The paper describes experience obtained with a GT-Power code used for a downsized turbocharged gasoline engine modeling. The steady-performance model, calibrated by preliminary experiments, has been modified to the transient response one. Knock limit prediction has been used for compression ratio and boost pressure optimization. New authors′ models have been developed for extrapolation of compressor and turbine maps to cover the field of operation modes during a typical transient response. GT-Power control elements ensured a realistic engine response to accelerator, brake or clutch positions. The Driver element could drive various speed schedules such as maximum acceleration mode, engine braking mode or the European fuel-consumption/emission test.
Technical Paper

Simulation of a COMPREX® Pressure Exchanger in a 1-D Code

2004-03-08
2004-01-1000
The paper describes techniques used for optimization of timing, shaping and control of pressure wave exchangers including the prediction of pressure-flow rate characteristics of these devices. BBC Baden and ETH Zürich originally proposed them in 60's using the direct pressure exchange between exhaust gas and fresh air in a narrow channel (the COMPREX® device). A technique allowing COMPREX® pressure exchanger to be simulated in detail in a commercially available 1-D cycle simulation tool has been developed. Before the design of a specific exchanger is started the layout must be carefully optimized concerning distribution gear for both fresh air and exhaust gas. Simulation facilities provided by advanced 1-D codes like GT-Power from Gamma Technologies create a valuable tool to do this task and to find alternative design solutions.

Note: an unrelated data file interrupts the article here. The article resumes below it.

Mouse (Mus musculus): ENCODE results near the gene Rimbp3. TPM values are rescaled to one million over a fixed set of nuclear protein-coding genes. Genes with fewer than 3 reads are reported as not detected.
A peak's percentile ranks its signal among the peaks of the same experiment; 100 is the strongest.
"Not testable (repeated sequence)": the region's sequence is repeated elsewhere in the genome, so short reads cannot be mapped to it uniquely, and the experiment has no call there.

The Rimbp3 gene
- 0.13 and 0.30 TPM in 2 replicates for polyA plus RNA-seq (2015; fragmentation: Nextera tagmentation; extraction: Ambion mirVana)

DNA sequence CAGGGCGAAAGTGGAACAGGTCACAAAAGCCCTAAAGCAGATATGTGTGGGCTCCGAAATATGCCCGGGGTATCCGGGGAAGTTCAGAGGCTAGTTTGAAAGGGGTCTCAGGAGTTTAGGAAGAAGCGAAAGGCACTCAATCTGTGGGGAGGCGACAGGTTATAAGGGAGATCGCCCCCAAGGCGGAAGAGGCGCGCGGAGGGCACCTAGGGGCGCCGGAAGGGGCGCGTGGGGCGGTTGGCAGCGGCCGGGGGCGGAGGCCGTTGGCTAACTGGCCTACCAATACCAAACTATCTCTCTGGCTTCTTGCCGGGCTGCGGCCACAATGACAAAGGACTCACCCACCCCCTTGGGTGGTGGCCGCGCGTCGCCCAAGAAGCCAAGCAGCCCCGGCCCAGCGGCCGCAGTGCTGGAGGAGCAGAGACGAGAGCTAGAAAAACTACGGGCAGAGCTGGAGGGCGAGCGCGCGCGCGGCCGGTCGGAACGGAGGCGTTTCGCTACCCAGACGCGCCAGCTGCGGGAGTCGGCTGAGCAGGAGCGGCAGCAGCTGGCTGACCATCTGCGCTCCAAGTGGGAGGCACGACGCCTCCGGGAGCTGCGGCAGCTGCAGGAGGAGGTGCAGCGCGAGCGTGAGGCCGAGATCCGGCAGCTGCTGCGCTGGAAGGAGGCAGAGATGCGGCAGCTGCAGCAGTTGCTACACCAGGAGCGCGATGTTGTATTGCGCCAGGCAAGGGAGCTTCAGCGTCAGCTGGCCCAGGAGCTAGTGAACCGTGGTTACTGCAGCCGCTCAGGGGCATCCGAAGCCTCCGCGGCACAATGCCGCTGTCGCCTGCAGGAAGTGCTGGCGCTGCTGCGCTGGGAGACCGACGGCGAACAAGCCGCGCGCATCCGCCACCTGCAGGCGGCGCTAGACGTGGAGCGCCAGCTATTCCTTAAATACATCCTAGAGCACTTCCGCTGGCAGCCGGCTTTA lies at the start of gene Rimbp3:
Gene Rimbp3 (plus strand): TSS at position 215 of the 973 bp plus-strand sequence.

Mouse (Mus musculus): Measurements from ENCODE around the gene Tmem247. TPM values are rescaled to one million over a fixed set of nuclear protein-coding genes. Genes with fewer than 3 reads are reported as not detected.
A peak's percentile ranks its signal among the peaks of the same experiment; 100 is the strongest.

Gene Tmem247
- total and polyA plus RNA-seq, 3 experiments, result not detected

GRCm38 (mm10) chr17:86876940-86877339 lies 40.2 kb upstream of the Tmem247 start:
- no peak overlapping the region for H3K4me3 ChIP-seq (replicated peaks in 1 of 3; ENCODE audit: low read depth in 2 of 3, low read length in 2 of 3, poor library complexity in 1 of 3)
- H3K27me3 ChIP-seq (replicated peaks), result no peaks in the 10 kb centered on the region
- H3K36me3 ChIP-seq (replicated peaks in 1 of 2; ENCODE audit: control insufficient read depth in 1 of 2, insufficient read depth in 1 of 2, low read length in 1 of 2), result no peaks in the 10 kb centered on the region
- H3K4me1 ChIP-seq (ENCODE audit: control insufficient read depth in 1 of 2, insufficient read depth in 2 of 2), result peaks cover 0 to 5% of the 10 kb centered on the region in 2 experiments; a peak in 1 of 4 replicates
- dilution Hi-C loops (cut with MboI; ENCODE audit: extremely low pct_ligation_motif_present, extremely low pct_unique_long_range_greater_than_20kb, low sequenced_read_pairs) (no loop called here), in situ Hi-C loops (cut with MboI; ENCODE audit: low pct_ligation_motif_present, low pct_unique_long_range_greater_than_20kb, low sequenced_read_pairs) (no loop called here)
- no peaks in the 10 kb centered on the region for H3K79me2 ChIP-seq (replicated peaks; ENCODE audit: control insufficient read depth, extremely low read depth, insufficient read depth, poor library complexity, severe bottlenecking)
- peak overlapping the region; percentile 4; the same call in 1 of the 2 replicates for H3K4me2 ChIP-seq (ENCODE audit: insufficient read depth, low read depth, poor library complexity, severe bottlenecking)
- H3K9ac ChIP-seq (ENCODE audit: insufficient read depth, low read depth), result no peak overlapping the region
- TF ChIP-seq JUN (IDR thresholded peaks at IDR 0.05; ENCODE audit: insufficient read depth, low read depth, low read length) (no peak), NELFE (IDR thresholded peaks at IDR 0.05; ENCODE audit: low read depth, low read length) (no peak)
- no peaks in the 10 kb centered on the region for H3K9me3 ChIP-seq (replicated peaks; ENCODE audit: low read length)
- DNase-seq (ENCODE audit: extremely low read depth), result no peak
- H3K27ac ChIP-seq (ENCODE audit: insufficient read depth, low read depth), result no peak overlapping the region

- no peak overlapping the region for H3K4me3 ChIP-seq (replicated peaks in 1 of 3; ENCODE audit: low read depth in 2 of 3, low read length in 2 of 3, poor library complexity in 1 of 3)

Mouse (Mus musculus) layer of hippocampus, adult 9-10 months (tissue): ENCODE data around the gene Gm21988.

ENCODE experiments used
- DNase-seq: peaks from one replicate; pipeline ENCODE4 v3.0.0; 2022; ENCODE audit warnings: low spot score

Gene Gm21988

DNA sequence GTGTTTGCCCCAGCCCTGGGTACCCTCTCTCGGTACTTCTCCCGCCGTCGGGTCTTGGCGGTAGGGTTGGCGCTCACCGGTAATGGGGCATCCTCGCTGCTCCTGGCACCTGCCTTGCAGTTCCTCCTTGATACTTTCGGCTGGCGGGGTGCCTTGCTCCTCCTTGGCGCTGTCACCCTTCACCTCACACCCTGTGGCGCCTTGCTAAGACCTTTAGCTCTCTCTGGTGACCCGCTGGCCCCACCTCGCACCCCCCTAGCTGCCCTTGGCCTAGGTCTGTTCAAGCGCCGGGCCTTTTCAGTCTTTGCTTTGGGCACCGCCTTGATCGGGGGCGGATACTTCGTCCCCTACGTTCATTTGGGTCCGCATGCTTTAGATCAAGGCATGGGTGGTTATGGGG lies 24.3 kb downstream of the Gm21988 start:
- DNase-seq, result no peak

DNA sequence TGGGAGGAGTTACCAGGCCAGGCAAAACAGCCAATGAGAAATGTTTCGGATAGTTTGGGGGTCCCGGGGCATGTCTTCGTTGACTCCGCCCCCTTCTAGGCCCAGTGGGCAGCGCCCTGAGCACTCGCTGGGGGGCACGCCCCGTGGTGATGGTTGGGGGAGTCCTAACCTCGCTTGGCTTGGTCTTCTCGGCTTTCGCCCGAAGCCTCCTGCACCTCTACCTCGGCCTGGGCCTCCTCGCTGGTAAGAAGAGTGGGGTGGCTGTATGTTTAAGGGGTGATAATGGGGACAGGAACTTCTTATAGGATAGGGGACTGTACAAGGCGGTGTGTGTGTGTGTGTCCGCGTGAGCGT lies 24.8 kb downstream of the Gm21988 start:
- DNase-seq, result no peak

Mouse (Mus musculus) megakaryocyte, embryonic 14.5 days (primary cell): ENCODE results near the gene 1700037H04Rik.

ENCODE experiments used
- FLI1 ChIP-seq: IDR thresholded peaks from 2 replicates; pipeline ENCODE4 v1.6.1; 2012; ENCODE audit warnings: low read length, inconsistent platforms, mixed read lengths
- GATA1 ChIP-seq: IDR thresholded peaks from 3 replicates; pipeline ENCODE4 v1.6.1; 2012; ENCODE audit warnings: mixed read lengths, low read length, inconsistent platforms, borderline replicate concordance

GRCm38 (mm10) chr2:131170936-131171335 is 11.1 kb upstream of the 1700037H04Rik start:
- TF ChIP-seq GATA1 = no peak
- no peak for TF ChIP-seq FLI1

Technical Paper

Eulerian Multidimensional Model for Computing the Fuel Sprays

2004-03-08
2004-01-0537